feedback from more than 60 industry experts with extensive experience
using Version 1.1.
[[Page 40400]]
    Best practices and sector alignment: The model builds upon and ties
together a number of existing cybersecurity resources and initiatives
and was informed by a review of cyber threats to the energy sector.
Leveraging related works shortened the development schedule and helped
to ensure that the model would be relevant and beneficial to the
    Descriptive, not prescriptive: This model was developed to provide
descriptive, not prescriptive, guidance to help organizations develop
and improve their cybersecurity capabilities. As a result, the model
practices tend to be abstract so that they can be interpreted for
entities of various structures, functions, and sizes.
    Fast-paced development: The development effort focused on quickly
developing a model that would provide value to the energy sector and be
available as soon as possible. The sector has widely adopted the model
and provided valuable feedback for improvements.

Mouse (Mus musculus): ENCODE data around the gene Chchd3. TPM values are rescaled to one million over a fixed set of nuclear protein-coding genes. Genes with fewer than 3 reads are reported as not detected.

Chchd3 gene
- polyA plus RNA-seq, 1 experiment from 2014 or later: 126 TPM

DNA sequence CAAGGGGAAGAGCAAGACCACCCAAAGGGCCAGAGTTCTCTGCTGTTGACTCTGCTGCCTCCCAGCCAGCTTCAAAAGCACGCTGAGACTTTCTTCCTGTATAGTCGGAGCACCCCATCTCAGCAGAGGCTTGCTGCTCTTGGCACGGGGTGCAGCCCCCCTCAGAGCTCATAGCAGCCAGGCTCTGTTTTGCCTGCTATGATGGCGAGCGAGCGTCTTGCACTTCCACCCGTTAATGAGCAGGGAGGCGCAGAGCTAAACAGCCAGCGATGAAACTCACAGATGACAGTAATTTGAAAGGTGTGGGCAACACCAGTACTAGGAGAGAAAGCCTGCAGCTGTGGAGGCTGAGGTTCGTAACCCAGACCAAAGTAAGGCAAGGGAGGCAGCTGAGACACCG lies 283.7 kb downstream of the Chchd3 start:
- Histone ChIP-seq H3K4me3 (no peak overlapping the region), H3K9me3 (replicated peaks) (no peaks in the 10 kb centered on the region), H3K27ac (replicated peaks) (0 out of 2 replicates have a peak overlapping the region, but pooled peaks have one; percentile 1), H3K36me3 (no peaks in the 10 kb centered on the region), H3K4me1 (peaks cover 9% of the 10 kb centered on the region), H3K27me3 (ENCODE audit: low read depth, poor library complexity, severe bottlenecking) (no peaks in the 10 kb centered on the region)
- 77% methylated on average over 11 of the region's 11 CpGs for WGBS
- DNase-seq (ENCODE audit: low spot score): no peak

The model has also been enhanced to account for updates made to the
NIST Cybersecurity Framework. While aligning with the NIST Framework
and accounting for Version 1.1 comments, the development of Version 2.0
updates include the following:
 Establishing a Cybersecurity Architecture domain
 Separating the MILs from the Information Sharing and
Communications domain to include sharing practices in the Threat and
Vulnerability Management and Situational Awareness domains
 Movement of Continuity of Operations MILs from the Incident
and Event Response to the Cybersecurity Program Management domain to
account for continuity activities beyond response events
 Increasing the use of common language throughout the model
    A mapping of C2M2 Version 1.1 to 2.0 will be included in Appendix B
in the final document to ensure existing users can understand
variations from historical evaluation scoring to continue the
maturation process with the changes to the model.
    Signed in Washington, DC, on August 7, 2019.
Timothy Kocher,
Special Advisor, Office of Cybersecurity, Energy Security, & Emergency
Response, U.S. Department of Energy.
[FR Doc. 2019-17446 Filed 8-13-19; 8:45 am]